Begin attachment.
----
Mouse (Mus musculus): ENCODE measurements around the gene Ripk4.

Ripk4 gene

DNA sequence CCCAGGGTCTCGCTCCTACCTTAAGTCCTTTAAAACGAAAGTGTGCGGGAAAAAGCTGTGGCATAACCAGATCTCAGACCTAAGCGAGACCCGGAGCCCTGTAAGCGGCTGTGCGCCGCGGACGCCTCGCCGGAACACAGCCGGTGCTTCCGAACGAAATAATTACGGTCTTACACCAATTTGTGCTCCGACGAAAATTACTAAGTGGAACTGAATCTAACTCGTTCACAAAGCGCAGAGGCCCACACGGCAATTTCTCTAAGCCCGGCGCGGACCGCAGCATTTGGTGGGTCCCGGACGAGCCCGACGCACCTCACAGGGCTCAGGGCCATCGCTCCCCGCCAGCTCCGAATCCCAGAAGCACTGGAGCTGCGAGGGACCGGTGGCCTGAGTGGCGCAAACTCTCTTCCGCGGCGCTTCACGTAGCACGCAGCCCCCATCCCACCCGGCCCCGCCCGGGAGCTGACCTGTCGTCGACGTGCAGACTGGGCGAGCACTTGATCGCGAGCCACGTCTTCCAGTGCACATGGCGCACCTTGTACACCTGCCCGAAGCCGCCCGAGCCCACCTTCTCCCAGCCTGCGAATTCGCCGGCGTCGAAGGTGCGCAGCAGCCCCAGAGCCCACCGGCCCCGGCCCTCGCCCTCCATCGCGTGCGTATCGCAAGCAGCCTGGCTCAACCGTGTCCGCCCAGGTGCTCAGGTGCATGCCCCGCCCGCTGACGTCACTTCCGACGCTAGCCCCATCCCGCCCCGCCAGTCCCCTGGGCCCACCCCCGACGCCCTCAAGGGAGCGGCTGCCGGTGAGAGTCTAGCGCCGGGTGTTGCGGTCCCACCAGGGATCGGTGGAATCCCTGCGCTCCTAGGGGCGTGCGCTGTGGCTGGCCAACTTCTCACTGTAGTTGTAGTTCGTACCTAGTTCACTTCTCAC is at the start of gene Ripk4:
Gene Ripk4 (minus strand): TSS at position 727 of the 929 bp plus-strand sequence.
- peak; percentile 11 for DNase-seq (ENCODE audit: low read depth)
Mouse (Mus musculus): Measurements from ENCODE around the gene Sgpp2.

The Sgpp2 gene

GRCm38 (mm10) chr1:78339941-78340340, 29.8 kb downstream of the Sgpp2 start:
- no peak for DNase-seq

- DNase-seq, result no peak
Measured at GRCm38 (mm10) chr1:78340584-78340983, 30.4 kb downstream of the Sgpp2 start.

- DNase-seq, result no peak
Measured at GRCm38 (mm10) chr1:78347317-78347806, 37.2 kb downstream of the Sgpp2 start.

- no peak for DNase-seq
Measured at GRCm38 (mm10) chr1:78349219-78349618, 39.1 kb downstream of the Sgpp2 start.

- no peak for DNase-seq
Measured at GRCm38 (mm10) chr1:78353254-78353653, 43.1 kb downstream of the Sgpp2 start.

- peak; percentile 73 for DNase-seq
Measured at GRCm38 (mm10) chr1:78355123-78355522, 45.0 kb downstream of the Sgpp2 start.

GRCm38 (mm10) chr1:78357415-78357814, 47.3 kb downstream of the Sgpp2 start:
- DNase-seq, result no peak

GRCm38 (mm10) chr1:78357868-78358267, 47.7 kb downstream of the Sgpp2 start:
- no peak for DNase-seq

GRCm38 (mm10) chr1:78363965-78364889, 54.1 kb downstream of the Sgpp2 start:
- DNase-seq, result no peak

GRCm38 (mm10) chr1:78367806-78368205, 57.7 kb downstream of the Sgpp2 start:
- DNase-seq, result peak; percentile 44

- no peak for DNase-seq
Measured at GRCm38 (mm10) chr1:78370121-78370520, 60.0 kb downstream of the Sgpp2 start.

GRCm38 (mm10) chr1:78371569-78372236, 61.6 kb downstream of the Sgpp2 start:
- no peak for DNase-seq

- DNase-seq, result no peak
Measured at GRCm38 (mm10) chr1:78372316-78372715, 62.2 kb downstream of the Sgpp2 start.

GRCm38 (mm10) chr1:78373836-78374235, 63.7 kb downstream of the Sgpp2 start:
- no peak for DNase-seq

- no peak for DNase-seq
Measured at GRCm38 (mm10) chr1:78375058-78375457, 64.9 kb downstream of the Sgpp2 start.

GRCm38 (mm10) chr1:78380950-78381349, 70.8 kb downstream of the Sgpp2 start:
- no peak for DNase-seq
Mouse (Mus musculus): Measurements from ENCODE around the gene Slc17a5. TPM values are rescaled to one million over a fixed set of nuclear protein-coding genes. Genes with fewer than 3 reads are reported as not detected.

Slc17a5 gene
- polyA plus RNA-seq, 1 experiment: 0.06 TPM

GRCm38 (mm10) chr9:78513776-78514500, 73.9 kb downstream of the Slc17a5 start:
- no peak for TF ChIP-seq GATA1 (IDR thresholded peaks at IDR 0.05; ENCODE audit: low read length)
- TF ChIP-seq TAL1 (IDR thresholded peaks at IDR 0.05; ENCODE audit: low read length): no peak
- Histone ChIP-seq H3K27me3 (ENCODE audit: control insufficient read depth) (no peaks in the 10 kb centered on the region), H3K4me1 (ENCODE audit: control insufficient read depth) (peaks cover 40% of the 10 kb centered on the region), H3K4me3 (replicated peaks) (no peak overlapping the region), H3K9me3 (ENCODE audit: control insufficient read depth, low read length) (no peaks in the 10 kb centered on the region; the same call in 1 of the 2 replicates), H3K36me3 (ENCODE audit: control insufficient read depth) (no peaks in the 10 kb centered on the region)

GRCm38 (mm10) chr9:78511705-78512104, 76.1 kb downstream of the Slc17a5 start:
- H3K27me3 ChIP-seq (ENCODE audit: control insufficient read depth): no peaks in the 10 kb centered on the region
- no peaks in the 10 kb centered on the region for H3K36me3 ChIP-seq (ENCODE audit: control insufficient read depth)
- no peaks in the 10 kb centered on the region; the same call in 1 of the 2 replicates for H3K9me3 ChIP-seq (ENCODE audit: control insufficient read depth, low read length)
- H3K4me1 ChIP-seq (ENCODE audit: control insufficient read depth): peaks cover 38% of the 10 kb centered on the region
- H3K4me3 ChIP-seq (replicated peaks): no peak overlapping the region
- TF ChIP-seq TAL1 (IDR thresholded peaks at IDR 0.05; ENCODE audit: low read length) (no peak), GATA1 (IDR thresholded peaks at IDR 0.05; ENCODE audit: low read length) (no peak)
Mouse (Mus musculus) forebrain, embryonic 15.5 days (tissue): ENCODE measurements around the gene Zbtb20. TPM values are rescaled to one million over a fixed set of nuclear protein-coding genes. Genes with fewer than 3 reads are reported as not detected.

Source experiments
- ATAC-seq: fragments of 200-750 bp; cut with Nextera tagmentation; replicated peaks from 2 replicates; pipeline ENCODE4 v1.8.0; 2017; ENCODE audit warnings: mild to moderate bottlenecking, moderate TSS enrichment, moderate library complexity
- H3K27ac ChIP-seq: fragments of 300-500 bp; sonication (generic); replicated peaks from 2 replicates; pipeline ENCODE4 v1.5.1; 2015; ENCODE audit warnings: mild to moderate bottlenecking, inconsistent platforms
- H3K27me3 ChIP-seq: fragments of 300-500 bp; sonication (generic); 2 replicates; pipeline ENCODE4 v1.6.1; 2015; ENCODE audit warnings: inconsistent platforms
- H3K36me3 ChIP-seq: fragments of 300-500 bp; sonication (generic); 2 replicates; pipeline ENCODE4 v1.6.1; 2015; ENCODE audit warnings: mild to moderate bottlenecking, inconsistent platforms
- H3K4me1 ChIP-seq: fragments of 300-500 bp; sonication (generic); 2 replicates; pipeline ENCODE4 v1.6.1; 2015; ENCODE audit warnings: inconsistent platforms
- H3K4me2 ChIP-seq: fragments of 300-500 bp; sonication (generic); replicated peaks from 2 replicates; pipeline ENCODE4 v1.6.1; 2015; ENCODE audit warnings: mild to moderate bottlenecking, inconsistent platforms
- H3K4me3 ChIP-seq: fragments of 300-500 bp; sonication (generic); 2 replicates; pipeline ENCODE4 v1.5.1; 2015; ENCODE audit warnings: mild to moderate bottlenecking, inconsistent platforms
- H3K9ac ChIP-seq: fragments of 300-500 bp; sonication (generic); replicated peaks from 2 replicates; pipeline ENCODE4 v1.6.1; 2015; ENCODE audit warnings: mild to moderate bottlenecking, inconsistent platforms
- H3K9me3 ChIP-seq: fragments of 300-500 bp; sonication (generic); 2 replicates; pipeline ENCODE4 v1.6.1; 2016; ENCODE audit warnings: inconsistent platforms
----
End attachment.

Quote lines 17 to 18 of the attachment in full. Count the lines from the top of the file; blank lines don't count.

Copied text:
Measured at GRCm38 (mm10) chr1:78353254-78353653, 43.1 kb downstream of the Sgpp2 start.

- peak; percentile 73 for DNase-seq